Any man, woman, or child may feel down occasionally, but an unhappy mood that lasts for many days may indicate depression. Specifically, a generalized feeling of unhappiness or apathy that lasts for a minimum of two successive weeks and that is accompanied by disrupted daily activities likely indicates a major depressive episode. Unlike purely physical ailments, depression may be viewed as a negative or embarrassing trait, but being depressed should not be equated with having a weak personality. This is a highly treatable condition, and treatment for depression may be tailored to help you manage your thoughts, feelings, and behaviors.
While there is much debate in the medical community as to what causes depression, changes in brain structure and chemical action are widely considered as primary causes. Why people have so many diverse reactions to such brain alterations, however, may be due to many things, such as:
- Traumatic events
- Substance abuse
- Seasonal changes
- Hormonal changes
Losing a job or a spouse and the stress that often results from these traumatic events may trigger changes in the brain and therefore depressive episodes. Alternatively, depression may be linked to prescribed or even natural medications, alcohol or drug abuse, or the hormonal changes associated with pregnancy or menopause. Some people are strongly affected by the lack of sunlight during winter months, and may experience depression during this time of the year as well.
Major depression profoundly affects daily life, and the symptoms may be emotional or physical. A general lack of interest in ordinarily pleasurable or routine activities often results, and this cycle may lead to feeling guilty and unworthy of the positive aspects of life. Decreased energy, reduced appetite, physical ailments, and sleeping excessively may all be indicators of depression.
Diagnosing depression accurately greatly depends upon obtaining a thorough account from the patient. Any pertinent medical history, such as having a sibling or parent who has similar issues should be communicated as well. Women are much more likely to be diagnosed as being depressed, but men and children experiencing depressive episodes may also benefit from one or a combination of the following treatment options:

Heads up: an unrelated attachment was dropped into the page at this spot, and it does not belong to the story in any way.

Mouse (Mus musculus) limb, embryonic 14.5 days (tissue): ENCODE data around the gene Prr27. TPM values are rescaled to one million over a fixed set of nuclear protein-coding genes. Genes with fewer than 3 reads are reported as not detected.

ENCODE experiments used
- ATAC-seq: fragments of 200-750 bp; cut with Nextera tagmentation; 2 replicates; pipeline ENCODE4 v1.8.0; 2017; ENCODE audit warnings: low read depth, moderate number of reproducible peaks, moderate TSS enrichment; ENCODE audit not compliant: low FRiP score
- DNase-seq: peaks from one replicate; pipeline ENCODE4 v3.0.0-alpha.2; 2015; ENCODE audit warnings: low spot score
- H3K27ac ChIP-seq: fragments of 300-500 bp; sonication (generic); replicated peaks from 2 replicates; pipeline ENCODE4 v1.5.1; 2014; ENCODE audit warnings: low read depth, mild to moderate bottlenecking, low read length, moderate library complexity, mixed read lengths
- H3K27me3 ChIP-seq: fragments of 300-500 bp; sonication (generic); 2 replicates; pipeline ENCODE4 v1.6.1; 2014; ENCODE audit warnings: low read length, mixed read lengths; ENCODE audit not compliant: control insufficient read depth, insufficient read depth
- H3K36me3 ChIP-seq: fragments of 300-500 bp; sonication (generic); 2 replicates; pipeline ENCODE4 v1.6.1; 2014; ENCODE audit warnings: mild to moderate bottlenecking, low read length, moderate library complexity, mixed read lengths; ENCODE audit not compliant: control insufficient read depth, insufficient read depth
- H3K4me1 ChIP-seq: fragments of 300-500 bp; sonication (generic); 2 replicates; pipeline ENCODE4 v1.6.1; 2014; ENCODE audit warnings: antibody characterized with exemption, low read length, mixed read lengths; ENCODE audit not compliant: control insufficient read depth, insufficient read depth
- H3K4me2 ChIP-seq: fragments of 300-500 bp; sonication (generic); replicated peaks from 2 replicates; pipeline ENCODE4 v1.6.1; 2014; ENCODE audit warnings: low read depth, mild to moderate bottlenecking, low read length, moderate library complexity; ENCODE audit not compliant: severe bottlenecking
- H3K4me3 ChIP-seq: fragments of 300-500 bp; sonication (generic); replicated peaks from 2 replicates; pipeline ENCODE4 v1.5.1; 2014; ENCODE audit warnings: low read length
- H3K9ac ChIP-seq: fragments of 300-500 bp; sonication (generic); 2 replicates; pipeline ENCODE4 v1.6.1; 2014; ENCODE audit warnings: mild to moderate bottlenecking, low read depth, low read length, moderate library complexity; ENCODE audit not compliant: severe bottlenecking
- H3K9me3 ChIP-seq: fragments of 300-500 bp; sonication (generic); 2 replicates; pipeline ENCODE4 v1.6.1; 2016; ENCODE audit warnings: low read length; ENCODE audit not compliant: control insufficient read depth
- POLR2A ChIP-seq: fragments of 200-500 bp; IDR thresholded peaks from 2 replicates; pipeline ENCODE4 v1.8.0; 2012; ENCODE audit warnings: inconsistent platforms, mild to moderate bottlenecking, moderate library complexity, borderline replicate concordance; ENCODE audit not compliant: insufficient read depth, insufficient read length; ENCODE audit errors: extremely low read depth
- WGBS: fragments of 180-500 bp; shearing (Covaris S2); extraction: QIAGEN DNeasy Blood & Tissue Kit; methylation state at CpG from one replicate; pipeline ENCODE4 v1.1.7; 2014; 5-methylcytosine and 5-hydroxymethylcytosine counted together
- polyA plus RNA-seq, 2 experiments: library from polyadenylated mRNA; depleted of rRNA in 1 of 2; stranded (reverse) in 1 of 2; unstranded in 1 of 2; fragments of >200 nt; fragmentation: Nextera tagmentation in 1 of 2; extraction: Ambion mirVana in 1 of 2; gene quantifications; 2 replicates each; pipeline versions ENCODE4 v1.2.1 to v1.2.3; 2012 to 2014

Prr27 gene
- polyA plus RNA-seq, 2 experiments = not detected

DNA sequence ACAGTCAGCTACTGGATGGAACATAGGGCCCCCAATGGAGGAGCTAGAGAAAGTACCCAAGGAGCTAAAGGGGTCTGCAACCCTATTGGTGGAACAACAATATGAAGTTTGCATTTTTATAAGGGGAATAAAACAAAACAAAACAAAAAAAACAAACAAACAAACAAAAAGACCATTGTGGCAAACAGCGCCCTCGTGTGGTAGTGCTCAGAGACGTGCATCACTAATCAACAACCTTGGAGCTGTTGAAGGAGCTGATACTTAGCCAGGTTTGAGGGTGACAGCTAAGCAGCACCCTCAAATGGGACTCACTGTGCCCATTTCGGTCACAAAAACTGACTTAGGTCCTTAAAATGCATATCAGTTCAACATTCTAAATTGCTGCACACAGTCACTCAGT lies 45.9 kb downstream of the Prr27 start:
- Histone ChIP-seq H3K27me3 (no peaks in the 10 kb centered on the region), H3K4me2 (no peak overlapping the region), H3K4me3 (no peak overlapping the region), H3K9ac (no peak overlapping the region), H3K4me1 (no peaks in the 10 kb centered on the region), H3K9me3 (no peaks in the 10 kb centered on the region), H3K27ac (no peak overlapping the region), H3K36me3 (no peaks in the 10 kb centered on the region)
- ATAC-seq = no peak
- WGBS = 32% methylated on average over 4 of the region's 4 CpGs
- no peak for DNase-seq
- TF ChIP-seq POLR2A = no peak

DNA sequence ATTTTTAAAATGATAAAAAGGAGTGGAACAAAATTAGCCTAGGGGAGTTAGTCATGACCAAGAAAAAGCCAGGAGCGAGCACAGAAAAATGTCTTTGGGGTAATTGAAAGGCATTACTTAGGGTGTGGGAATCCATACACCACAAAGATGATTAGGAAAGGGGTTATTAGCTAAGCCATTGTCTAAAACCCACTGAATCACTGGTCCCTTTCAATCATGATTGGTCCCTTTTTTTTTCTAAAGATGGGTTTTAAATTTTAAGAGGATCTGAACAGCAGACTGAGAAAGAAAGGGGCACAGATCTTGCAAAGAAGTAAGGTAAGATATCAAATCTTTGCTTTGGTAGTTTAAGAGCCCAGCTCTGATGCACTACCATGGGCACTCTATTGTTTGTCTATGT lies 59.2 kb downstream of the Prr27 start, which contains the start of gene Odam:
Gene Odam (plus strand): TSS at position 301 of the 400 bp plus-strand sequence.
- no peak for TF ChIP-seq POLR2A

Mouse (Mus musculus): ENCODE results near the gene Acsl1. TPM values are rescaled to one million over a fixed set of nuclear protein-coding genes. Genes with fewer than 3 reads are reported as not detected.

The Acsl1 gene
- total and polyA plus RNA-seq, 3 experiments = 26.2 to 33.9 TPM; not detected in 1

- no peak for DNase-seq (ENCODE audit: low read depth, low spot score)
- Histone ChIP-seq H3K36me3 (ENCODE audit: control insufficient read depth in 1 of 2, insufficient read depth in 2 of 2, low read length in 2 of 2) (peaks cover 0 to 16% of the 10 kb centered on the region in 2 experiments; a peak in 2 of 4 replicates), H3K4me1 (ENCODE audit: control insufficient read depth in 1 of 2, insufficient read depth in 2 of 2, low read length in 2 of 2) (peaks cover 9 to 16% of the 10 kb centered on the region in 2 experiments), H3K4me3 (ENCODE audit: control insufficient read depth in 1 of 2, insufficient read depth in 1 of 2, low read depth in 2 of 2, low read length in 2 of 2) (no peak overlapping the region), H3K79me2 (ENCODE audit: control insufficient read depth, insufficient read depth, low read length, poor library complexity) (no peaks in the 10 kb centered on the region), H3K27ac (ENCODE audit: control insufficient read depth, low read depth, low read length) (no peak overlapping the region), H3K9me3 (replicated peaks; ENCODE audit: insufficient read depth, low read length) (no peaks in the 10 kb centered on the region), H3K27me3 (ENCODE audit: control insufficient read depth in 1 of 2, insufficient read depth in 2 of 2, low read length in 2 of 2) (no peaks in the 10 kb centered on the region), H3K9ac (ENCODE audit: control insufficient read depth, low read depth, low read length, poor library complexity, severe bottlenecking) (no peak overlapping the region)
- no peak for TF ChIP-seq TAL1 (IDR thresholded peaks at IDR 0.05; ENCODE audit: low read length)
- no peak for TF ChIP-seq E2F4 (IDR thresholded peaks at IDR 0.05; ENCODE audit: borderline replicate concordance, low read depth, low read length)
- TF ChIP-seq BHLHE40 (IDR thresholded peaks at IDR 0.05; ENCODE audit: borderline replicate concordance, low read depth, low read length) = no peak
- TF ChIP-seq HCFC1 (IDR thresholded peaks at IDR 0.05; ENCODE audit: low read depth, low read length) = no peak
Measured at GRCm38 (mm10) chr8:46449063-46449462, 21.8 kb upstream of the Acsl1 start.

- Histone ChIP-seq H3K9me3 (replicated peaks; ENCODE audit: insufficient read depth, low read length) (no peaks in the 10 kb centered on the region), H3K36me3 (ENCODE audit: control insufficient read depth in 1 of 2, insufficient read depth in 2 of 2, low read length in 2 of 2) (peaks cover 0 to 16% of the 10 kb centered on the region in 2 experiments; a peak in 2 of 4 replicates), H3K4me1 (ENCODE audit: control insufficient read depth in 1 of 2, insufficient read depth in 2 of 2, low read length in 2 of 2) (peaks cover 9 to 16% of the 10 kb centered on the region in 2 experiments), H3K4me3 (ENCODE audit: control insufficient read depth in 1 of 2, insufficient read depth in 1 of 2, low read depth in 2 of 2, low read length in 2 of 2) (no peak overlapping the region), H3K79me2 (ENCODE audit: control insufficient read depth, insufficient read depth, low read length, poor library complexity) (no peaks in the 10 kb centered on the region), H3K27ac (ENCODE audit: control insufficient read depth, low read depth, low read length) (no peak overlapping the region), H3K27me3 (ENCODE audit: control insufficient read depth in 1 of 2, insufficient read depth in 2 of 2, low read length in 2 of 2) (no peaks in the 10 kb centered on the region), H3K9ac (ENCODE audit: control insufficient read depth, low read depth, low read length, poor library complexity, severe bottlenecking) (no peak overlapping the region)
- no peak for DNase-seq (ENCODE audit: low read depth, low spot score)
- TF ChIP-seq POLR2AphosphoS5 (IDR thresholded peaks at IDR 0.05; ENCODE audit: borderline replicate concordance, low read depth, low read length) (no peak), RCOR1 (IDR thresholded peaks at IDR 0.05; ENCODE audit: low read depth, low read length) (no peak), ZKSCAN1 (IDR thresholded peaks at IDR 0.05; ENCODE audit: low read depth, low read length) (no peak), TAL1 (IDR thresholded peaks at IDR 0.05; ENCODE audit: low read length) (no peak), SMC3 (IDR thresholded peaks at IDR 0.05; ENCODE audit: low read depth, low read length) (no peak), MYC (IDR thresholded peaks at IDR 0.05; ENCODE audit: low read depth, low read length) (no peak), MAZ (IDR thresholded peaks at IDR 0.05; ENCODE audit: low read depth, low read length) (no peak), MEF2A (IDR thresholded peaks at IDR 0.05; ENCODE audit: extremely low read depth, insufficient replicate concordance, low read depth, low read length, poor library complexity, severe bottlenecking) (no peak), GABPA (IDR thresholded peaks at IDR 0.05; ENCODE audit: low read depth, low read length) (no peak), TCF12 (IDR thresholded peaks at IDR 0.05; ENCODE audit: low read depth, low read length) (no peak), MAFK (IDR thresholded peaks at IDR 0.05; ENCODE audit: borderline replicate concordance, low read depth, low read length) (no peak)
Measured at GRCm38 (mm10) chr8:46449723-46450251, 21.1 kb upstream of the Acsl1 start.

- Talk therapy
- Light therapy
- Herbal supplements
- Pet therapy
- Surgical procedures
- Brain stimulation
- Social support
There are many antidepressant drugs that may positively influence brain chemicals, including norepinephrine and serotonin. These neurotransmitters are intimately linked to sleep and cognitive functioning as well as to feelings of depression, and the right prescription drug may play a large role in combating depressing feelings. Accordingly, the right drug or combination of prescription drugs along with talk therapy often curtails moderate or mild cases of depression. Such interpersonal therapy may help depressed individuals overcome feelings of loneliness, understand and rebuild relationships, and give them a new-found reason for reconnecting with others. While some patients continue with longer term therapy, several months of talk therapy may be sufficient for others.
Physical activity is often another valid avenue for dealing with moderate or mild depression, as exercise typically results in a release in endorphins in the brain. Accordingly, these released endorphins increase the threshold for pain and improve mood as well. Engaging in twenty to thirty minutes of exercise a few days a week may increase energy levels, reduce stressful feelings, improve sleep habits, and raise self-esteem in depressed patients. Light therapy may produce similar effects for those suffering from seasonal depression as well.
Although often considered less reliable than the aforementioned treatments, herbal supplements such as St. John’s Wort may help curtail mild cases of depression. The unconditional love and companionship that pets often provide, however, often gives depressed individuals a beneficial and positive focus. While more risky, certain surgical procedures such as brain implants and treatments including vagus nerve and skull stimulation may be indicated for patients with depression levels that are particularly resistant to other forms of treatment. Perhaps the best way to ensure good mental health is to stay connected to the positive influences around you, as a lack of social support is a major component of depression. Working with competent medical professionals, finding the right combination of therapy, and keeping a positive outlook helps the majority of patients effectively work through their depression.